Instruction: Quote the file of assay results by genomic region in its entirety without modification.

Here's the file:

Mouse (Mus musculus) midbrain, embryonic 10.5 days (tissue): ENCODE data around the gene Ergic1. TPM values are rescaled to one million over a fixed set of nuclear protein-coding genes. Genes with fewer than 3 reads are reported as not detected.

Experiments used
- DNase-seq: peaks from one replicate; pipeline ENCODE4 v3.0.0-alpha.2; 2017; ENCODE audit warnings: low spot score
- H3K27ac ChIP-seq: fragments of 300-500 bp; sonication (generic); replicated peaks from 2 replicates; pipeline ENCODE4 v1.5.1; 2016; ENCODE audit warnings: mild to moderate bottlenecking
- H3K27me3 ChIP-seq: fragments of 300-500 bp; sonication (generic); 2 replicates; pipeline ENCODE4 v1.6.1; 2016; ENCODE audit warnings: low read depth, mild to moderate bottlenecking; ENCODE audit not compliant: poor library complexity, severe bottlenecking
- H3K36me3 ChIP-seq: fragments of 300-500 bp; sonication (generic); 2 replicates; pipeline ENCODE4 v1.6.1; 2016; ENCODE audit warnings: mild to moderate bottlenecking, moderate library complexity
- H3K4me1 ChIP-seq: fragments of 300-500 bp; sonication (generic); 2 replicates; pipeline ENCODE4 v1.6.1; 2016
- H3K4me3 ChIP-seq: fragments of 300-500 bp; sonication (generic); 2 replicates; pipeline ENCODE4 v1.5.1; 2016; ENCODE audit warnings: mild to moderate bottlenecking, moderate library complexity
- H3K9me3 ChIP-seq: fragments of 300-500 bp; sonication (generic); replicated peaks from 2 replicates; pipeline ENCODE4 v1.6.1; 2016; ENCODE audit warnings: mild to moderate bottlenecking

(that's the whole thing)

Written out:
Mouse (Mus musculus) midbrain, embryonic 10.5 days (tissue): ENCODE data around the gene Ergic1. TPM values are rescaled to one million over a fixed set of nuclear protein-coding genes. Genes with fewer than 3 reads are reported as not detected.

Experiments used
- DNase-seq: peaks from one replicate; pipeline ENCODE4 v3.0.0-alpha.2; 2017; ENCODE audit warnings: low spot score
- H3K27ac ChIP-seq: fragments of 300-500 bp; sonication (generic); replicated peaks from 2 replicates; pipeline ENCODE4 v1.5.1; 2016; ENCODE audit warnings: mild to moderate bottlenecking
- H3K27me3 ChIP-seq: fragments of 300-500 bp; sonication (generic); 2 replicates; pipeline ENCODE4 v1.6.1; 2016; ENCODE audit warnings: low read depth, mild to moderate bottlenecking; ENCODE audit not compliant: poor library complexity, severe bottlenecking
- H3K36me3 ChIP-seq: fragments of 300-500 bp; sonication (generic); 2 replicates; pipeline ENCODE4 v1.6.1; 2016; ENCODE audit warnings: mild to moderate bottlenecking, moderate library complexity
- H3K4me1 ChIP-seq: fragments of 300-500 bp; sonication (generic); 2 replicates; pipeline ENCODE4 v1.6.1; 2016
- H3K4me3 ChIP-seq: fragments of 300-500 bp; sonication (generic); 2 replicates; pipeline ENCODE4 v1.5.1; 2016; ENCODE audit warnings: mild to moderate bottlenecking, moderate library complexity
- H3K9me3 ChIP-seq: fragments of 300-500 bp; sonication (generic); replicated peaks from 2 replicates; pipeline ENCODE4 v1.6.1; 2016; ENCODE audit warnings: mild to moderate bottlenecking